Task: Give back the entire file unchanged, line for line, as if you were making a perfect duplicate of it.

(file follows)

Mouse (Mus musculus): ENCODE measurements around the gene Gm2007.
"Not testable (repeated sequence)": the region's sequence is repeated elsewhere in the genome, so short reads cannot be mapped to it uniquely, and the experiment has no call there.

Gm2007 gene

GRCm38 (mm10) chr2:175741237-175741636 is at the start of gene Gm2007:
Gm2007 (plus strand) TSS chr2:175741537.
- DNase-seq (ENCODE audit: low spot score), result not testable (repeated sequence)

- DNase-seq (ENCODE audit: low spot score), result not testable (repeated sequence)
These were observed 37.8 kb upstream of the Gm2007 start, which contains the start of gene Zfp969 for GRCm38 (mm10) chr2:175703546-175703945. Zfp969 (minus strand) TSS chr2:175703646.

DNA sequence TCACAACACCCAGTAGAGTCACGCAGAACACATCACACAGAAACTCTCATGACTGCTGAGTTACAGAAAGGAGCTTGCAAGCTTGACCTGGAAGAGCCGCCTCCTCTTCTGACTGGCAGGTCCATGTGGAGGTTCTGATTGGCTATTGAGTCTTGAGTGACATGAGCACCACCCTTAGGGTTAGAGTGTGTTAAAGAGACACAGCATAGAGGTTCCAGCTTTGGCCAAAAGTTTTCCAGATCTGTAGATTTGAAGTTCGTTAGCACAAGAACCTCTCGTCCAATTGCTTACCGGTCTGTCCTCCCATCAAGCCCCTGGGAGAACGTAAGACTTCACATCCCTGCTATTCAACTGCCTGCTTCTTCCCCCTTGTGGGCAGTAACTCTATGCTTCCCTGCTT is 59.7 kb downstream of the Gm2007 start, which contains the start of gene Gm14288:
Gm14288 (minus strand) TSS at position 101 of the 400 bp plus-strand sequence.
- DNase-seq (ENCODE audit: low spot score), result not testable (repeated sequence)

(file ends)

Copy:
Mouse (Mus musculus): ENCODE measurements around the gene Gm2007.
"Not testable (repeated sequence)": the region's sequence is repeated elsewhere in the genome, so short reads cannot be mapped to it uniquely, and the experiment has no call there.

Gm2007 gene

GRCm38 (mm10) chr2:175741237-175741636 is at the start of gene Gm2007:
Gm2007 (plus strand) TSS chr2:175741537.
- DNase-seq (ENCODE audit: low spot score), result not testable (repeated sequence)

- DNase-seq (ENCODE audit: low spot score), result not testable (repeated sequence)
These were observed 37.8 kb upstream of the Gm2007 start, which contains the start of gene Zfp969 for GRCm38 (mm10) chr2:175703546-175703945. Zfp969 (minus strand) TSS chr2:175703646.

DNA sequence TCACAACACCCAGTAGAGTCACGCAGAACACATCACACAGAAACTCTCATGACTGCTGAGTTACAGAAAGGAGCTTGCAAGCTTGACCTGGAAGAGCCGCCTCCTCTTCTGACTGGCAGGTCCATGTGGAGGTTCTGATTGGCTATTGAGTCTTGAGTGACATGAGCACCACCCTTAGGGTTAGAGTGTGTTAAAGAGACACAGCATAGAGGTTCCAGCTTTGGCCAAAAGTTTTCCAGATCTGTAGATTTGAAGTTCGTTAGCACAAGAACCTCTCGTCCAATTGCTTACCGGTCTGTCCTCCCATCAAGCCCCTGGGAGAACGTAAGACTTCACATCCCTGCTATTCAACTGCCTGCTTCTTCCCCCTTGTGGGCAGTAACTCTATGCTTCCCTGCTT is 59.7 kb downstream of the Gm2007 start, which contains the start of gene Gm14288:
Gm14288 (minus strand) TSS at position 101 of the 400 bp plus-strand sequence.
- DNase-seq (ENCODE audit: low spot score), result not testable (repeated sequence)